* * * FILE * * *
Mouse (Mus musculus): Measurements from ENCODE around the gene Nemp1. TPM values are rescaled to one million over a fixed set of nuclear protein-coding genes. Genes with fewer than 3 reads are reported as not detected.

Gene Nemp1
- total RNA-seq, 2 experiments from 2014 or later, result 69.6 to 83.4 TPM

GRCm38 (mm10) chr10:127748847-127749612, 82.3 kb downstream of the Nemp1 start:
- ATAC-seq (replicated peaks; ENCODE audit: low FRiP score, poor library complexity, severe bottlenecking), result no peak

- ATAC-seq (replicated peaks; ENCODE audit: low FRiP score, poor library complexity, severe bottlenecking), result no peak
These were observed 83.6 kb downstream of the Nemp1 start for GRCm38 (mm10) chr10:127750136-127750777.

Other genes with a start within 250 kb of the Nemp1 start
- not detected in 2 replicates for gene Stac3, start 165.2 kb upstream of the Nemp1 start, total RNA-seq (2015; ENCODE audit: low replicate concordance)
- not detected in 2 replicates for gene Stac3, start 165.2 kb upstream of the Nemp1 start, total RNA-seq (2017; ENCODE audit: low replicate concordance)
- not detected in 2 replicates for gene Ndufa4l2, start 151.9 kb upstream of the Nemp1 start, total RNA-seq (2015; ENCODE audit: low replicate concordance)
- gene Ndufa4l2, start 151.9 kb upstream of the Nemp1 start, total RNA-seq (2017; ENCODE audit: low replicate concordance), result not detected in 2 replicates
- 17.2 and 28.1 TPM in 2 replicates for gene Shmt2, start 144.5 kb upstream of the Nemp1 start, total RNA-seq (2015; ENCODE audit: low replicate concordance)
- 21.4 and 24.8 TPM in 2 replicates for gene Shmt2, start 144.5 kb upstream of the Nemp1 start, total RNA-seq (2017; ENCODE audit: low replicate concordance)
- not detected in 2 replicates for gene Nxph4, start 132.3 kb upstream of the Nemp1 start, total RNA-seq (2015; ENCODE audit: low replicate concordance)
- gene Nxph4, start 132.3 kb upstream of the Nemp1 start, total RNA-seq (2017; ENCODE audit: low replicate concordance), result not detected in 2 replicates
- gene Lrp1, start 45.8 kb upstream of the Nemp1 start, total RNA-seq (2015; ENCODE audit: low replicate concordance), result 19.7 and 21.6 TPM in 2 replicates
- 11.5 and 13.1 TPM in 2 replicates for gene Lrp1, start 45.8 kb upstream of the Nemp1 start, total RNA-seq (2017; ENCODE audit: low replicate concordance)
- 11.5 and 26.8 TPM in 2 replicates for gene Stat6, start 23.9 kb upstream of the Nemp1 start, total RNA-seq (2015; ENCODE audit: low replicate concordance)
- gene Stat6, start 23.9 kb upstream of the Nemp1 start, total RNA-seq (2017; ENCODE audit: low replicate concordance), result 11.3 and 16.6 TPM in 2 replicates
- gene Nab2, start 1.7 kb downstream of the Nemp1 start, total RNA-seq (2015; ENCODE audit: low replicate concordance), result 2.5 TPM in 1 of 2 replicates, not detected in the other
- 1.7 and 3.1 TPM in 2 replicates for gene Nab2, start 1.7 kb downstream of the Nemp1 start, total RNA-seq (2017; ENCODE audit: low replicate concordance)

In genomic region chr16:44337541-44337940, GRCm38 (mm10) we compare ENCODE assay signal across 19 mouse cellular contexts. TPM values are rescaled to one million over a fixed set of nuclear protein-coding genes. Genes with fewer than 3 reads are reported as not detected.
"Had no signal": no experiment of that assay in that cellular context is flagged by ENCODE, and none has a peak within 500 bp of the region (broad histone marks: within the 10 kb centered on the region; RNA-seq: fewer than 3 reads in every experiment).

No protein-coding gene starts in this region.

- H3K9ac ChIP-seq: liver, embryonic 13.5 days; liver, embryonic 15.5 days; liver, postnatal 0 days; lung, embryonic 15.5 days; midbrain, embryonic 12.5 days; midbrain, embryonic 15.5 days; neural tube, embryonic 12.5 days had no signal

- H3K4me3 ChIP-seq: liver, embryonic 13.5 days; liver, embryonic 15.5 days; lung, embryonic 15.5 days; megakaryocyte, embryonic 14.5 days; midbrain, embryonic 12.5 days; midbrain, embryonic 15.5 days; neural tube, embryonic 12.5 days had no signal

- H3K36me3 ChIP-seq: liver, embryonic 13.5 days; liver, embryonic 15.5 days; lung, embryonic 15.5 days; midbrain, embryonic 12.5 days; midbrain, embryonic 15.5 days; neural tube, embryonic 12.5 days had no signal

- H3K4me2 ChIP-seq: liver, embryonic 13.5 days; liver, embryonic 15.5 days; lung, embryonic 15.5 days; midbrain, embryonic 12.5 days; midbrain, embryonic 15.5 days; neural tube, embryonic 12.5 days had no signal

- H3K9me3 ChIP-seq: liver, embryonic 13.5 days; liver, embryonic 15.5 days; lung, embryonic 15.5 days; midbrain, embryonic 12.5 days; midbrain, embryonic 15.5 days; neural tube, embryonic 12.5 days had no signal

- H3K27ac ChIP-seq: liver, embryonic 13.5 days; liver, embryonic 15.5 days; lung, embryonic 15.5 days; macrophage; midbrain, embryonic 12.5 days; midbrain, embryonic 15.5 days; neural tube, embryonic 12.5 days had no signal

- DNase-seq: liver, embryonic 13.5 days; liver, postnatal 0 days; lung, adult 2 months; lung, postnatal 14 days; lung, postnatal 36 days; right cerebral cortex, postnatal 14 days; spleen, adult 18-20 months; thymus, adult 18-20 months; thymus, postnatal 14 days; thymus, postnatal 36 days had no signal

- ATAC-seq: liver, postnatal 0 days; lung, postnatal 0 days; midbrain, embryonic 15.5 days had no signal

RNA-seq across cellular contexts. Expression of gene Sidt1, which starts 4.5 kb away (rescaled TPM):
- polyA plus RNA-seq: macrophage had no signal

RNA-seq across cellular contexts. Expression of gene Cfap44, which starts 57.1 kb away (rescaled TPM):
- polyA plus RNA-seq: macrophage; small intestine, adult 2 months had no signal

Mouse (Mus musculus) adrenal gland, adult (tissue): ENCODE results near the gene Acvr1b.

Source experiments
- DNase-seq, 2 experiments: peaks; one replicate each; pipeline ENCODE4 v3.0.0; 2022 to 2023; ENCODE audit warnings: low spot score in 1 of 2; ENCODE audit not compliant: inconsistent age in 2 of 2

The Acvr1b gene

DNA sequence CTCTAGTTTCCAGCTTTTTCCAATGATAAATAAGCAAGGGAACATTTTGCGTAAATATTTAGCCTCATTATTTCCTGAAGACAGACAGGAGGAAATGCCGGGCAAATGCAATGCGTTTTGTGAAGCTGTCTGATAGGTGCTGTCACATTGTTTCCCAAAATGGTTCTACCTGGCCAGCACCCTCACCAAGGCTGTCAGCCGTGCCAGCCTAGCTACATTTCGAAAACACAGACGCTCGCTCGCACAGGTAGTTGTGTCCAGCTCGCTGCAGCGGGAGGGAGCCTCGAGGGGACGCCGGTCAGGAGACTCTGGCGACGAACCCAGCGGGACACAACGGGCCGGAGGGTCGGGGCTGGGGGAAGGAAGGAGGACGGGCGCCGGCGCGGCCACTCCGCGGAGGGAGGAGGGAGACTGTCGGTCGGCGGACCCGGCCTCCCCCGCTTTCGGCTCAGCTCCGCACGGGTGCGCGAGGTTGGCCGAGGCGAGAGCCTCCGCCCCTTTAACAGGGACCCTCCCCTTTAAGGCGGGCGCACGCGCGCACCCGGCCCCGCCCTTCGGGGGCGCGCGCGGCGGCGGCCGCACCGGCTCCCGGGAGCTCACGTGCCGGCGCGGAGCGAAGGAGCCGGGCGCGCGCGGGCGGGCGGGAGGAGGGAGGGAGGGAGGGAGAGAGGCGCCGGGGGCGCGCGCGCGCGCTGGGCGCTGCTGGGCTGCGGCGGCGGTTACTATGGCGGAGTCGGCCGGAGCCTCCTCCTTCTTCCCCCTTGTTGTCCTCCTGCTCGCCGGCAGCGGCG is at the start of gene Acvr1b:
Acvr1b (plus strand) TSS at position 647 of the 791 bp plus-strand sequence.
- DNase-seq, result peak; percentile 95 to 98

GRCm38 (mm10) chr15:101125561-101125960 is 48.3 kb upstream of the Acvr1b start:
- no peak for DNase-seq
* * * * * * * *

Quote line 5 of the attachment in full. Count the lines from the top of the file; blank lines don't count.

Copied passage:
- ATAC-seq (replicated peaks; ENCODE audit: low FRiP score, poor library complexity, severe bottlenecking), result no peak